Simulator prepares Harford Co. deputies for active shooters, other situations

EDGEWOOD, Md. (WMAR) -

There’s a new $350,000 training simulator for sheriff’s deputies in Harford County. It’s putting deputies in real world scenarios to prepare for what they’d face on the job.

 

Stepping inside the world of a sheriff’s deputy has never been more real, more advanced, or more intense.

 

“The public doesn’t want excuses. The public wants mission success and that’s what we have to mandate here. You know, it all starts with training. Not just range training, but stress and calculation training,” Deputy 1st Class Tom Wehrle, with the sheriff’s office, said.

 

Wehrle is one of six operators for the sheriff’s office’s new virtual simulator – VIRTRA.

 

A 360 degree virtual training simulator that puts you in high pressure situations – forcing you to draw a “weapon” – a standard issue Glock handgun filled with a CO2 canister.

 

RELATED: Baltimore police offer 'shoot, don't shoot' simulator to put people in officer's shoes

 

“We live in a 3D world. Things are going to happen all around you. A lot of the simulators are just right in front of you and it’s going to happen on that screen. That’s not realistic training because as you saw in several of the scenarios, you better know what’s happening behind you,” Sheriff Jeff Gahler said.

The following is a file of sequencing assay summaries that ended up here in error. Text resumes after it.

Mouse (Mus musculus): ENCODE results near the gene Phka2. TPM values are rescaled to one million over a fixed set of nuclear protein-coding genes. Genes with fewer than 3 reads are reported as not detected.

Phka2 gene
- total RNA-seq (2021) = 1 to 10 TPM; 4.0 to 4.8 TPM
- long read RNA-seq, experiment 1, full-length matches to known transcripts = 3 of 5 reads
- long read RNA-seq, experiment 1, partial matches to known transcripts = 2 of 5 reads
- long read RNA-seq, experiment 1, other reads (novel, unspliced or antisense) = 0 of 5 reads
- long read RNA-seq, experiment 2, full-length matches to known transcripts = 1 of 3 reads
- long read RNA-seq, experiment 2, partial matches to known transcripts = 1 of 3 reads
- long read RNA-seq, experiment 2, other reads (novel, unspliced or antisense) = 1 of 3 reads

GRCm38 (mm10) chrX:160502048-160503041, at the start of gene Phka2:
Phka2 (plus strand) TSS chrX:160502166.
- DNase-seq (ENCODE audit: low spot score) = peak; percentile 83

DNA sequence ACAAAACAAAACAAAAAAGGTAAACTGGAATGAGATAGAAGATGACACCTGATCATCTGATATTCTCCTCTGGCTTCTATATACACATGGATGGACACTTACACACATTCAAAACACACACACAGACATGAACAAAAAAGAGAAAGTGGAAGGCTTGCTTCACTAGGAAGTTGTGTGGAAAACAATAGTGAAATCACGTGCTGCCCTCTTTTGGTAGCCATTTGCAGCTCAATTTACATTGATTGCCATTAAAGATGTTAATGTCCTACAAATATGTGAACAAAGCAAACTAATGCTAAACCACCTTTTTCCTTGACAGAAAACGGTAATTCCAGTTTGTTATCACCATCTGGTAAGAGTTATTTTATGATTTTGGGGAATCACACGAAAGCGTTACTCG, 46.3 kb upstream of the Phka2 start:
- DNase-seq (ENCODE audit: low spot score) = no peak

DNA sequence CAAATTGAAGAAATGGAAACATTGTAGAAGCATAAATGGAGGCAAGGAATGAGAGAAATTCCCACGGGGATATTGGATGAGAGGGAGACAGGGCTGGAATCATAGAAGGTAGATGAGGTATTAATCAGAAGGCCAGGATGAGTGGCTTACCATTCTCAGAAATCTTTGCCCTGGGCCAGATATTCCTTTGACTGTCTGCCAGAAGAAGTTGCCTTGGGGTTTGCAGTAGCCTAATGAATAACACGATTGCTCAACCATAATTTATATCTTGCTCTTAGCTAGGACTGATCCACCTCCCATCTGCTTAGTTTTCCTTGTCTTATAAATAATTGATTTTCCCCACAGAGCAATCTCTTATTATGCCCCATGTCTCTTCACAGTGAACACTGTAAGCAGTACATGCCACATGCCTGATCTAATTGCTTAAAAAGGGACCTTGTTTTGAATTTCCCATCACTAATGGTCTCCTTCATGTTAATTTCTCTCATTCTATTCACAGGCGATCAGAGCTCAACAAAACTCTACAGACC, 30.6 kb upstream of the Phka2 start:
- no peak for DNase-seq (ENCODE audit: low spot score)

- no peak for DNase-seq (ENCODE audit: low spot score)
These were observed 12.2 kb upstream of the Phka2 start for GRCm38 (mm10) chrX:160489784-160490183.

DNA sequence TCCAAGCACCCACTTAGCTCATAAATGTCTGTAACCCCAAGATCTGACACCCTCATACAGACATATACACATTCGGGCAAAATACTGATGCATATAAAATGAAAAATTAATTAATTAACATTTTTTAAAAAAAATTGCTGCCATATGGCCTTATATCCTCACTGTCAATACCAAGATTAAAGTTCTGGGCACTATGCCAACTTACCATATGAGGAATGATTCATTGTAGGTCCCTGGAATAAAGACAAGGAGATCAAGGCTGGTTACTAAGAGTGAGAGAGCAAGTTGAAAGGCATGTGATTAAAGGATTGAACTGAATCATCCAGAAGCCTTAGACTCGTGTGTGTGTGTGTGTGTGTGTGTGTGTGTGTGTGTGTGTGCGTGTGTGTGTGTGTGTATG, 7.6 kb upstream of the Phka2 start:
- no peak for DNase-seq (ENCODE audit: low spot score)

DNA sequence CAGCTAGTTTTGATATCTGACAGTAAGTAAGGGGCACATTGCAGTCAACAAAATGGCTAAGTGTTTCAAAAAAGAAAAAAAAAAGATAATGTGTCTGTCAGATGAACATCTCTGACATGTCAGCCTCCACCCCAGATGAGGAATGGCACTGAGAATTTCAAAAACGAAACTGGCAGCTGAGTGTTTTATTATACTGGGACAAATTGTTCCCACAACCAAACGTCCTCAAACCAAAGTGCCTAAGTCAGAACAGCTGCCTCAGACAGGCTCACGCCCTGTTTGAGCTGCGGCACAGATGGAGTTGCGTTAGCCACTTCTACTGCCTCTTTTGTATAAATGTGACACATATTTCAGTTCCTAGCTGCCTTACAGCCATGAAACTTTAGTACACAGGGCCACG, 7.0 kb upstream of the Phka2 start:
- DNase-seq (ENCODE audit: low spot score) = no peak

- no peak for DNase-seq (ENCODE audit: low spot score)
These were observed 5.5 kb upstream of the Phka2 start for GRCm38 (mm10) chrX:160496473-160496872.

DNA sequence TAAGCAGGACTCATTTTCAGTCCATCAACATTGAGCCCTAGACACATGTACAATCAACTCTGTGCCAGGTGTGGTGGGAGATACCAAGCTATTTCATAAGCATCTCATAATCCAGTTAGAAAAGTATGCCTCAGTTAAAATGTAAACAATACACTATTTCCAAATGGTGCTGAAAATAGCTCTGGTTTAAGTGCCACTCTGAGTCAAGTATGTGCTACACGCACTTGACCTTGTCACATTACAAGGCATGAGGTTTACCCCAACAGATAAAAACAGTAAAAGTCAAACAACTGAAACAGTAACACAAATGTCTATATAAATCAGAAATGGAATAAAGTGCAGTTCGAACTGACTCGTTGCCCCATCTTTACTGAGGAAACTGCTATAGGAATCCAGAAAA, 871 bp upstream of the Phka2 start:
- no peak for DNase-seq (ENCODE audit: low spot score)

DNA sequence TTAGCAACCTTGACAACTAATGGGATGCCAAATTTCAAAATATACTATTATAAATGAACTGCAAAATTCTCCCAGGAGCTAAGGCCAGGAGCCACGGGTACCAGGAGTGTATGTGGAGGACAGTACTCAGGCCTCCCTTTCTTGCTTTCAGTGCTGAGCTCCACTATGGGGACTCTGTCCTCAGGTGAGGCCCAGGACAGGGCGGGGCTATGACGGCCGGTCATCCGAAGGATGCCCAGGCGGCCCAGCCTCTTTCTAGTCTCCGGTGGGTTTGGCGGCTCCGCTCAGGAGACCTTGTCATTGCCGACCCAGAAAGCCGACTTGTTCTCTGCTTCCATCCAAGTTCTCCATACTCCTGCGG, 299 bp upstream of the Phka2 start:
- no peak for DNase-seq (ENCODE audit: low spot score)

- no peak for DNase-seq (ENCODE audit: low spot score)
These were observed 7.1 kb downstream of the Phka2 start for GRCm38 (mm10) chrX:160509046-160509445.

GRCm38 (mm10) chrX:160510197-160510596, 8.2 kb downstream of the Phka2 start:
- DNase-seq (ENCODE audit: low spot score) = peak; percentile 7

It’s an intensity that shows real world experiences – a traffic stop, a shooter on the loose inside a movie theater and in a school.

 

Sheriff Gahler says it’s a glimpse of the world and threats that are constantly around.

 

“We want people to be thinking, not only are they protecting themselves, but why. And you have to do it, as you saw in these scenarios, you have to do it in an instant,” he said.

 

Quick decisions that can mean life or death and the safety of hundreds.

 

“…that’s what we want to do with those officers – create that level of stress that they’re not used to operating in their environment and when they go up here, they can make better decisions,” Wehrle said.

 

The money used to pay for the simulator came from seized cash from the sheriff’s office’s drug task force. All 300 deputies in the department now have to go through the simulator.

 

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